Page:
Observational learning means, of course, learning by observing. This type of learning is also called vicarious learning, social learning, or modeling (see link below). The result of observational learning is for the learner to be able to replicate what he sees, but how effective this learning is depends upon several factors.
One factor is who is being observed. Studies have shown (again see the Princeton link below) that the most effective observational learning happens when the person being observed is close to the learner's age. Think about children and young people who see their peers as greater authorities than, say, their parents. (It is also much more effective to learn how to play a video game from someone who is an expert at the game rather than from someone who is just learning, for example.)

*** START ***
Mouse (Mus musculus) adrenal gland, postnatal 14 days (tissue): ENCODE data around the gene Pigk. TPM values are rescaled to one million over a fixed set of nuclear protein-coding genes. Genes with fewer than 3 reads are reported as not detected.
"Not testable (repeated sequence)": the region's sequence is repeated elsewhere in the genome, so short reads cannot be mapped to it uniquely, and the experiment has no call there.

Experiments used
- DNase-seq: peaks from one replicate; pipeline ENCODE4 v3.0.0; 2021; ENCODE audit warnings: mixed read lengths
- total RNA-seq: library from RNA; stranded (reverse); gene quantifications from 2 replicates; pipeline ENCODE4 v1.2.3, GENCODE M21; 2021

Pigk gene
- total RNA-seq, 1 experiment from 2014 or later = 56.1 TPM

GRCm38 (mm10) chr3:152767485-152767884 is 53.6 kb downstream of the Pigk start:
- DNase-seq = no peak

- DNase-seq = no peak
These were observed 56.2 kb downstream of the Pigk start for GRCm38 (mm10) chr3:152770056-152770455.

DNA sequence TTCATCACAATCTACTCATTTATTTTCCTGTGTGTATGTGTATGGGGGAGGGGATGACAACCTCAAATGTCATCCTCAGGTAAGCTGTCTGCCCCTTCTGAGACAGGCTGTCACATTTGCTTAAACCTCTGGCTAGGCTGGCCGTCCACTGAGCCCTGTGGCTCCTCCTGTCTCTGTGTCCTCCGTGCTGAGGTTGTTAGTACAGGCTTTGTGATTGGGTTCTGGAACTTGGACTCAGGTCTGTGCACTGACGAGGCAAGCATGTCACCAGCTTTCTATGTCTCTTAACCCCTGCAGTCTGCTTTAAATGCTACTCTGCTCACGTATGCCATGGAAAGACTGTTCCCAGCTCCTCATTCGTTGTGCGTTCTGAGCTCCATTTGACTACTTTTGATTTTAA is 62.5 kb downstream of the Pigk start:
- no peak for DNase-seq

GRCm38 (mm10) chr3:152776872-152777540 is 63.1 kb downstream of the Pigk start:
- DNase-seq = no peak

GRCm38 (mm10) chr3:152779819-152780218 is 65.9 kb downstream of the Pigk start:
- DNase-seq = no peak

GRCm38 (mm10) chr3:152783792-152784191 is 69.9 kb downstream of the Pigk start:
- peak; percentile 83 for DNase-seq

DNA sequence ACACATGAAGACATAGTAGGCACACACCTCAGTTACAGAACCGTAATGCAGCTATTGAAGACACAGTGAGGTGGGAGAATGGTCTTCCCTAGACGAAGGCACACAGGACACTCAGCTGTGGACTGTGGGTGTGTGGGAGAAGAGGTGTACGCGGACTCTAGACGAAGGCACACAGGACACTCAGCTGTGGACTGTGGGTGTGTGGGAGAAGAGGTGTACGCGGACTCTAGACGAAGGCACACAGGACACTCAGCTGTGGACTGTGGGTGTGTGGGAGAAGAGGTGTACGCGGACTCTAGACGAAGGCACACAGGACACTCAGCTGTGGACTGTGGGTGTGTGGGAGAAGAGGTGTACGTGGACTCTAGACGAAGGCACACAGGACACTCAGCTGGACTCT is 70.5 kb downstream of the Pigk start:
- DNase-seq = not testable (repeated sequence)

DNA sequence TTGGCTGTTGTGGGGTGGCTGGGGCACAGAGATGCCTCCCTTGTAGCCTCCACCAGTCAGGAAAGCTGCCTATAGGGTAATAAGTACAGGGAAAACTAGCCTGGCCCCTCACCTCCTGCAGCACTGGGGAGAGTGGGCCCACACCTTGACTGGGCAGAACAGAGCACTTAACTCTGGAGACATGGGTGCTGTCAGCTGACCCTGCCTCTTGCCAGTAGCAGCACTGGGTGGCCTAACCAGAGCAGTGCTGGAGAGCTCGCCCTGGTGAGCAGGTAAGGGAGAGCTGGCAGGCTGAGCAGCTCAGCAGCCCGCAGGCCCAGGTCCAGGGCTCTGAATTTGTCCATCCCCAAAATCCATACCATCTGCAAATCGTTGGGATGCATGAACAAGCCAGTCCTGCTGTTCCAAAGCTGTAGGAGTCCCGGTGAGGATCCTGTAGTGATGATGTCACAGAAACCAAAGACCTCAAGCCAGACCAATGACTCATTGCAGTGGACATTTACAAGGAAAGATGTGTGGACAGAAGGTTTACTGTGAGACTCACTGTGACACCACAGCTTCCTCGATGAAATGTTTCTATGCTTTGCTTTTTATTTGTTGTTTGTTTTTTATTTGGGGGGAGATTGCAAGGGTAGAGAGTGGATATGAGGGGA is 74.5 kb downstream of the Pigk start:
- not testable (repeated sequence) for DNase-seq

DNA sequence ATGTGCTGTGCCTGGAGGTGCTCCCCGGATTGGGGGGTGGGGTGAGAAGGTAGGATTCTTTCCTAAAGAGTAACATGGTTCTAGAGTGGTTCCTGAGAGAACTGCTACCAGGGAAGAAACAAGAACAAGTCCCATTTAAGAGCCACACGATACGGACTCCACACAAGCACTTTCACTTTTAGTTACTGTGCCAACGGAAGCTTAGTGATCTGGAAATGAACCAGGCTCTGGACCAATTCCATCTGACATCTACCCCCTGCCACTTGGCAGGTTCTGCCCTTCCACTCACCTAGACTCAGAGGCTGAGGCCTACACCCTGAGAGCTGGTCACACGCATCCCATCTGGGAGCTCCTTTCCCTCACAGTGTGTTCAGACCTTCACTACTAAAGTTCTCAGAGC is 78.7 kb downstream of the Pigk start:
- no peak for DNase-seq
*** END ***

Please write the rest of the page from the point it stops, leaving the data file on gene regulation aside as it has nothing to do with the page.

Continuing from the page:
Another factor has to be the conditions under which the observational learning is taking place. It is sensible to assume that the closer one is to the object of observation, the more effective the learning will be. Think about surgery or a science experiment, where the students closest to the demonstration are more likely to experience effective learning from their up-close observations.
Finally, the content and the learning style of the observer must also be factors in how effective observational learning is. Visual and auditory learners may naturally experience more success than perhaps logical and kinesthetic learners, depending, of course, on the content being taught.
Though learning is something most people do innately and effortlessly almost from birth, it is also a process full of complexity and uniqueness.